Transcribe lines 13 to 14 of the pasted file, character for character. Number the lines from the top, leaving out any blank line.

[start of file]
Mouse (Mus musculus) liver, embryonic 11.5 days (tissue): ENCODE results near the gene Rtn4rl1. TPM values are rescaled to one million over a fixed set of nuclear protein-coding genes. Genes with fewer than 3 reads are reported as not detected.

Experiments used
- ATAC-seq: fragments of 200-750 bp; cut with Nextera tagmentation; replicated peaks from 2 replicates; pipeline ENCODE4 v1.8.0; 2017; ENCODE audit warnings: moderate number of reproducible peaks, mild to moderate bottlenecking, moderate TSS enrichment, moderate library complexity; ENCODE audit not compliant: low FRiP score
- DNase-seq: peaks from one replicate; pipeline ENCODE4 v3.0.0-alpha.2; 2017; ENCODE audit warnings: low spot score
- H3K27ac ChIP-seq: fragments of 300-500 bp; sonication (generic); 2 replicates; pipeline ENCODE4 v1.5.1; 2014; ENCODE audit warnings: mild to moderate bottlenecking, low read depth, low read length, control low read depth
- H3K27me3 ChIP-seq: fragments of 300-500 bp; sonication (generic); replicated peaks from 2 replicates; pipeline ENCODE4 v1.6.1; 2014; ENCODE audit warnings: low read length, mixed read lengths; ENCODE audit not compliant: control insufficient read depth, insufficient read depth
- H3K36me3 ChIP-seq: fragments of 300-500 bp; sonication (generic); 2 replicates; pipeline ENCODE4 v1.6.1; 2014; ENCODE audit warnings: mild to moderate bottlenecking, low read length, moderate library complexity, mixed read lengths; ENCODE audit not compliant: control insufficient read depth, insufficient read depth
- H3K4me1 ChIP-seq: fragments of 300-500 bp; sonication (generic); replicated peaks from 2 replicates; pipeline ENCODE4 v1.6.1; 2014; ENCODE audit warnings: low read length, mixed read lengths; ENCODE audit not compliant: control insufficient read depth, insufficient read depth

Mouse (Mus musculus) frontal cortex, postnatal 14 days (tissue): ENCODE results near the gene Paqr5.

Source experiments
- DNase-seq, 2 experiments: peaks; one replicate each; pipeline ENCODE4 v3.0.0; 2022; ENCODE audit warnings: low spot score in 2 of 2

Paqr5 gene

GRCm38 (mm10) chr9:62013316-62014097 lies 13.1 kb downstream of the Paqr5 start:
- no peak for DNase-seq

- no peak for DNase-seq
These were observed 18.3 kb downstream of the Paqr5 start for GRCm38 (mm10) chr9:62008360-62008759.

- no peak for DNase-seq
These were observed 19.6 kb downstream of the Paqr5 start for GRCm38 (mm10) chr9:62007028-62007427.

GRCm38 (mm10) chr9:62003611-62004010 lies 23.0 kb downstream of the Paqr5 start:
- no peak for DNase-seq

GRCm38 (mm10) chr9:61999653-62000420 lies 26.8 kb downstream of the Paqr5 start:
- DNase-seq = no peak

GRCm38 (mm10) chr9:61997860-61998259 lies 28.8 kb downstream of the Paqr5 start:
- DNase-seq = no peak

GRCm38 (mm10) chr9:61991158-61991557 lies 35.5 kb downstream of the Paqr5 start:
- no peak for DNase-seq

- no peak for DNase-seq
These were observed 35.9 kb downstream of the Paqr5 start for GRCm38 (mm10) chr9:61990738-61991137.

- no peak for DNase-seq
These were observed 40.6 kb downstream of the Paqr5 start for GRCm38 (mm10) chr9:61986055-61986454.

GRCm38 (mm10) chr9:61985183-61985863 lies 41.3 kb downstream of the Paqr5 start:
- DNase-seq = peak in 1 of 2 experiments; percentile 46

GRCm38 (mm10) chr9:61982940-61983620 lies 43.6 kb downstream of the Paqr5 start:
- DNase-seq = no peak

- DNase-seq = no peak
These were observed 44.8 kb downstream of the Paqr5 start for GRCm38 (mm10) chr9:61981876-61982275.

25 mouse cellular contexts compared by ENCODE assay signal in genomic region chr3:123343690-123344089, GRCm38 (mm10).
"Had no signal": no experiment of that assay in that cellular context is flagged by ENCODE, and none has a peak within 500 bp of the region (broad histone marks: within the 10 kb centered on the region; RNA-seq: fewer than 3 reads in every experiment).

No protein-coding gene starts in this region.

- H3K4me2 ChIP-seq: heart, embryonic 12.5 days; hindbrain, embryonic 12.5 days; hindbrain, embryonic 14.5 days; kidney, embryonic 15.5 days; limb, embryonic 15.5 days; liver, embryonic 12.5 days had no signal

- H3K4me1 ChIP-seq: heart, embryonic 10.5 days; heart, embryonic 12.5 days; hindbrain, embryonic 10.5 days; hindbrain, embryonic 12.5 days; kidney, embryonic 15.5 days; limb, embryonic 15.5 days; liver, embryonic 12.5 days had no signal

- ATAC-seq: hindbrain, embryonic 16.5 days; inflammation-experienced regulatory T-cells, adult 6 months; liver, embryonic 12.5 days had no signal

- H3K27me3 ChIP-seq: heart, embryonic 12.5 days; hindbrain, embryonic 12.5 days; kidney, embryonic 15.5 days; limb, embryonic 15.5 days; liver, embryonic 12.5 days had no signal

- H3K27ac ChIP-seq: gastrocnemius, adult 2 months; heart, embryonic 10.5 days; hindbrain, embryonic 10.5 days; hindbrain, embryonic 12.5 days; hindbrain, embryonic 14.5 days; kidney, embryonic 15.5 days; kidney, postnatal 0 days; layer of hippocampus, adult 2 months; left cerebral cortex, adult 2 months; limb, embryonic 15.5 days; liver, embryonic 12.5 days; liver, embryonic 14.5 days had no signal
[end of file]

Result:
GRCm38 (mm10) chr9:62013316-62014097 lies 13.1 kb downstream of the Paqr5 start:
- no peak for DNase-seq